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Moving to Switzerland

A Comprehensive Guide on Relocating to Switzerland

Our guide will advise you on all requirements to move to Switzerland. We cover a broad range of topics, such as how to find accommodation in the competitive Swiss housing market, why you need a university degree in order to obtain a work permit, and how to fill out the eye exam required for the Swiss driver’s license. Whether you are moving for work, family, or to immerse yourself in one its four official languages, we list every step you need follow to move to the alpine country.

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If you are wondering how to move to Switzerland, you are not alone. Nearly 2 million foreigners already make up the country’s population of around 7 million residents. Interestingly, most of Switzerland’s senior level management positions are held by expats.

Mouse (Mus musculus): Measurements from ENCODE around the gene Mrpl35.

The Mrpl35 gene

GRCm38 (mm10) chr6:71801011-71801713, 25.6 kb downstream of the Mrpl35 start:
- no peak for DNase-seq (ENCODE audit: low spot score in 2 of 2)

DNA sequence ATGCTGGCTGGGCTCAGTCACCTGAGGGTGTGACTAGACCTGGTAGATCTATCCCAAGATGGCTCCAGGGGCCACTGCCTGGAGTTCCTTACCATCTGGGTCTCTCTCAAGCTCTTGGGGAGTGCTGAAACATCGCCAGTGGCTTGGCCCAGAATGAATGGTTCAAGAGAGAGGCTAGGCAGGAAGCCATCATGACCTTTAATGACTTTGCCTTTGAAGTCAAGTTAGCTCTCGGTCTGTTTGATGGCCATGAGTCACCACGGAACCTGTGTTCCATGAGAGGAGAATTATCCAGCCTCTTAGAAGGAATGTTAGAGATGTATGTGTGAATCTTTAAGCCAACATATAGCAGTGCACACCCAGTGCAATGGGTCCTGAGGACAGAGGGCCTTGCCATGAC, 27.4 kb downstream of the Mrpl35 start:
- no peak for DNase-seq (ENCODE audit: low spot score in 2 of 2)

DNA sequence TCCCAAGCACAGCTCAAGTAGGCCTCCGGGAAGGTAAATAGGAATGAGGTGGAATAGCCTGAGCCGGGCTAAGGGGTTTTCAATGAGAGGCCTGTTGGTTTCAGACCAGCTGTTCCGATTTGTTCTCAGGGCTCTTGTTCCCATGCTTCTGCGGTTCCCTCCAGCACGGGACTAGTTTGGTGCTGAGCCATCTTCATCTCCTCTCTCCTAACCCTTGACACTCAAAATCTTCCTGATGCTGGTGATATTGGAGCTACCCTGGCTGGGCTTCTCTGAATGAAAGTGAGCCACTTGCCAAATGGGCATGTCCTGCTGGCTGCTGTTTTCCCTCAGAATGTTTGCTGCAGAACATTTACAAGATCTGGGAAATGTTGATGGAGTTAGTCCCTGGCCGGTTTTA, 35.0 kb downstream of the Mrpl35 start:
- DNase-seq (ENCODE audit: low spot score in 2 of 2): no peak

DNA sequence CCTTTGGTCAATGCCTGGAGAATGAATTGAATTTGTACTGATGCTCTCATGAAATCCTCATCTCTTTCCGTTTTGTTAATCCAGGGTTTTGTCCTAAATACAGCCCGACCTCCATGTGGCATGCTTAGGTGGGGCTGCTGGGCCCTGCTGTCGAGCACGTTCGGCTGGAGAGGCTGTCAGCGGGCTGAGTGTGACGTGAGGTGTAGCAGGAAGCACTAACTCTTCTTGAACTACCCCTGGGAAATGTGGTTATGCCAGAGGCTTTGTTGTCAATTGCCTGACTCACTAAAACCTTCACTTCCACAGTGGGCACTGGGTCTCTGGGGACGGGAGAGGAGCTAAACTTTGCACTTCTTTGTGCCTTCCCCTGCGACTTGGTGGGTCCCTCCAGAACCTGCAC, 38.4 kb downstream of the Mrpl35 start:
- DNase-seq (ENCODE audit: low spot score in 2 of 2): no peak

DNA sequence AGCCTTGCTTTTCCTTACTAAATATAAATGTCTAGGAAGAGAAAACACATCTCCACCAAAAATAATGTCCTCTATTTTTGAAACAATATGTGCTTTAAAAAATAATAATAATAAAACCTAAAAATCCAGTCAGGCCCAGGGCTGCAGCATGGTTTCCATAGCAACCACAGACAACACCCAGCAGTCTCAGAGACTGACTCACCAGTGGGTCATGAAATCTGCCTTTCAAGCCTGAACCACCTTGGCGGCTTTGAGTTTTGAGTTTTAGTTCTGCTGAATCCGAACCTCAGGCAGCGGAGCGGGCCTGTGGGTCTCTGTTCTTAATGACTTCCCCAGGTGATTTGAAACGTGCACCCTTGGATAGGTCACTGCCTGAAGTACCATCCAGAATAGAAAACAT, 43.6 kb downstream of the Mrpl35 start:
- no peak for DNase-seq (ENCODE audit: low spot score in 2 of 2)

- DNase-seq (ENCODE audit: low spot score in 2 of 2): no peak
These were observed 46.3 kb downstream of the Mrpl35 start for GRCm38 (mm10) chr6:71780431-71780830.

While the benefits of moving to Switzerland—such as high salaries and an excellent education system—outweigh the cons, like the high cost of living, the requirements are not simple. So, how hard is it to move to Switzerland? To begin with, to obtain a work visa you must have a university degree as well as several years of professional work experience. Most long-term visas also require a certain level of proficiency in German, French, or Italian (dependent on the region in Switzerland where you want to live). Otherwise, you will be required to enroll in a language course upon your arrival.

The main things you need to know when moving to Switzerland also vary depending on the canton you move to. Switzerland is made of 26 cantons (member states of the Swiss Confederation), and much of the laws apply at the cantonal level. This means that factors such as education, healthcare costs, and even cultural norms vary canton-by-canton.

relocating